Why simple language isn't so simple: the struggle to create plain language in documentation
Although you can adjust your content's style to be simpler and more readable, technical documentation introduces many new terms and concepts for readers to learn. Many readers who don't already understand the discourse community may find this language impenetrable. Glossaries and inline tooltips can potentially help novice users, but there's no easy solution for simplifying your language for both novice and expert users.
When the pain of ignorance exceeds the pain of learning
Users turn to documentation when the pain of their ignorance exceeds the pain of learning. Unfortunately, this is the worst state of mind to try to learn anything in. To address this impatient state of mind, we need to write documentation in simpler, easier to digest ways. Task-based documentation gets us part way there. But the varying starting points, unique pathway needs, and messy branching complicate the promised simple linear nature of steps. Overall, we need to increase the simplicity factor in our docs much more than we generally do.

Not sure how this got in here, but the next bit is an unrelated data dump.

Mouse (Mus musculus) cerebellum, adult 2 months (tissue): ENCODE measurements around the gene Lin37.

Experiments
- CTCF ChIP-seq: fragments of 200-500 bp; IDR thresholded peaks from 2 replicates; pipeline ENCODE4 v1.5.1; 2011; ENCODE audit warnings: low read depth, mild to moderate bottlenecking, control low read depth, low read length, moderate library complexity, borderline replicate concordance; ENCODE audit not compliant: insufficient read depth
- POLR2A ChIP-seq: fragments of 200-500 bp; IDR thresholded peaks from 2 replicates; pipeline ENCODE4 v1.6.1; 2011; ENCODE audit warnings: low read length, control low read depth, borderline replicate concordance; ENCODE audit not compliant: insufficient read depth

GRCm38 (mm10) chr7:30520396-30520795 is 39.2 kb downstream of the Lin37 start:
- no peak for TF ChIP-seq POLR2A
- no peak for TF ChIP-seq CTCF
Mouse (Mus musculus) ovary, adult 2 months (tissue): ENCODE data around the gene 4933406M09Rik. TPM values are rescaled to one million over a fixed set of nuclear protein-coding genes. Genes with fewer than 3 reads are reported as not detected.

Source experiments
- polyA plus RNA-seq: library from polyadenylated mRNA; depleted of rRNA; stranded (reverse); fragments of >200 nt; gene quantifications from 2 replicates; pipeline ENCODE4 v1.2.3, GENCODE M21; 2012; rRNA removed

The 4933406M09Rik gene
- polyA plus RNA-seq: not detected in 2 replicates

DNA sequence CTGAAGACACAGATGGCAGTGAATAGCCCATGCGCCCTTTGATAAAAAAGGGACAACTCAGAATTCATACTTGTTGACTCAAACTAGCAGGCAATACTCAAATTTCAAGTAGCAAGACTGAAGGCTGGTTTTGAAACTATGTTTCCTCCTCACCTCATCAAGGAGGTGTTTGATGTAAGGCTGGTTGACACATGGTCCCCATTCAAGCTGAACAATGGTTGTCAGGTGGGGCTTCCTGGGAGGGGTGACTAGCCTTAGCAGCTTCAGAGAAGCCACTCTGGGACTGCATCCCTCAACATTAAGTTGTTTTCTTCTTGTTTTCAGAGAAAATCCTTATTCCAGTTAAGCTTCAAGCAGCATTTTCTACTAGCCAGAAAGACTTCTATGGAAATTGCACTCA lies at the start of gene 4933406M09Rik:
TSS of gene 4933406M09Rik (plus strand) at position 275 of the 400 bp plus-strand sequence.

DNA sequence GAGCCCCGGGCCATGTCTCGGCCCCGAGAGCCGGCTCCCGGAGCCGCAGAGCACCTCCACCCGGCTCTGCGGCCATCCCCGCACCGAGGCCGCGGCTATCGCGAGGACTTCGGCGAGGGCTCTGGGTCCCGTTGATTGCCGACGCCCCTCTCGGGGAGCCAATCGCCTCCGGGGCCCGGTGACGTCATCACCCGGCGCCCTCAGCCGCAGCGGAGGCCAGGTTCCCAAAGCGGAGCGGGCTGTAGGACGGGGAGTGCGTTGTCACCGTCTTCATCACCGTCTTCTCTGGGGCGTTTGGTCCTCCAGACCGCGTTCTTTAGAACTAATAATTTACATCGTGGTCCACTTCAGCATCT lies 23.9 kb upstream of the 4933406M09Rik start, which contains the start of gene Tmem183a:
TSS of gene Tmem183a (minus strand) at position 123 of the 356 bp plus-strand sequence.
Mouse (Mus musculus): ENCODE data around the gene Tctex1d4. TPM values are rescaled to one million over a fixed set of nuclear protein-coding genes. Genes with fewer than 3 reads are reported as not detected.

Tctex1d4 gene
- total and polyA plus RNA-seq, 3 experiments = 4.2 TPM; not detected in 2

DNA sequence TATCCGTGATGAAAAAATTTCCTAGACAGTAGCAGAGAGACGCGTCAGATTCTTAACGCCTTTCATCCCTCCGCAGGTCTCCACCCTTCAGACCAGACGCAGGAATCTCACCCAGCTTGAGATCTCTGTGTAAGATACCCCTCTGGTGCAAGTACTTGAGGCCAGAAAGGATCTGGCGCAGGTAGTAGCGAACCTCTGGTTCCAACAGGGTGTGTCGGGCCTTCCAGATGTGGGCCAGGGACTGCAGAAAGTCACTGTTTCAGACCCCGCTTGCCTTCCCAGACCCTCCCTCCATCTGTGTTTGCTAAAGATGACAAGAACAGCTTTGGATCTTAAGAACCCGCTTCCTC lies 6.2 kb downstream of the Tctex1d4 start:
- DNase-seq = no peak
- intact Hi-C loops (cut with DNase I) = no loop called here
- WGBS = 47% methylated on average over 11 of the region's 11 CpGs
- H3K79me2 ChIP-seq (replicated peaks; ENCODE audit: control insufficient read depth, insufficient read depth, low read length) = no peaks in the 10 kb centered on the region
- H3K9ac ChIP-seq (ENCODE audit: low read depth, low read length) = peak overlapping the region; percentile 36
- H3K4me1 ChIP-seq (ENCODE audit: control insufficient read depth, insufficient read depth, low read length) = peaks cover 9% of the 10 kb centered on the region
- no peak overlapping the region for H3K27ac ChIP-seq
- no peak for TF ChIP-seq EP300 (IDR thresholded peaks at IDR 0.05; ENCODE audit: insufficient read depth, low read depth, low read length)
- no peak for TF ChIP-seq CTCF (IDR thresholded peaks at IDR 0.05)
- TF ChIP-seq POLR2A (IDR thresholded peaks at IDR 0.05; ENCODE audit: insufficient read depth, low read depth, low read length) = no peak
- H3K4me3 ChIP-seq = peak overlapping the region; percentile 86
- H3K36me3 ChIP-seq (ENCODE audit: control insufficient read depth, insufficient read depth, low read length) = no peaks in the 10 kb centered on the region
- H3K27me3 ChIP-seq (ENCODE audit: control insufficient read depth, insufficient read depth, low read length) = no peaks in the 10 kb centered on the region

Transparency in documentation: dealing with limits about what you can and cannot say
Although traditionally as a technical writer you don't run into too many ethical scenarios for docs, sometimes you have situations where your ability to be transparent about a system's limitations gets curtailed by marketing or product management. It can be frustrating to have your documentation filtered like this, but you can take comfort knowing that, given the decentralized nature of information on the web, where any user can post information in forums, blogs, and other sites, the information filtered out of your docs will eventually be published online (it just might not be published by you).
Write the Docs Podcast episode 7: Let The Robots Do The Work
In this podcast, we first explore the flourishing community of technical writers in Poland, discussing why the tech writing scene in Krakow is taking off so quickly and what trends this young tech writing community is embracing. We're joined by special guest Pawel Kowaluk, a Polish tech writer who runs SOAP (a tech comm conference based in Poland). We also talk about automation and robot takeovers of tech writing jobs. How are machine-assisted technologies enhancing or displacing technical writers and their work? Given the increase in automation, is tool expertise becoming more or less essential to thrive as a technical writer?
Circle review -- How to manage your kids' access to Internet devices
With four kids and a house full of devices, it can be pretty hard to wrangle devices from kids' hands and shut off Internet time. In the past, I tried putting all the kids' devices onto a guest network and all my devices onto a main network. When I wanted to shut off the kids' access to the Internet, I would log into my router and shut off the guest network. Now I have a new approach that seems to work much better.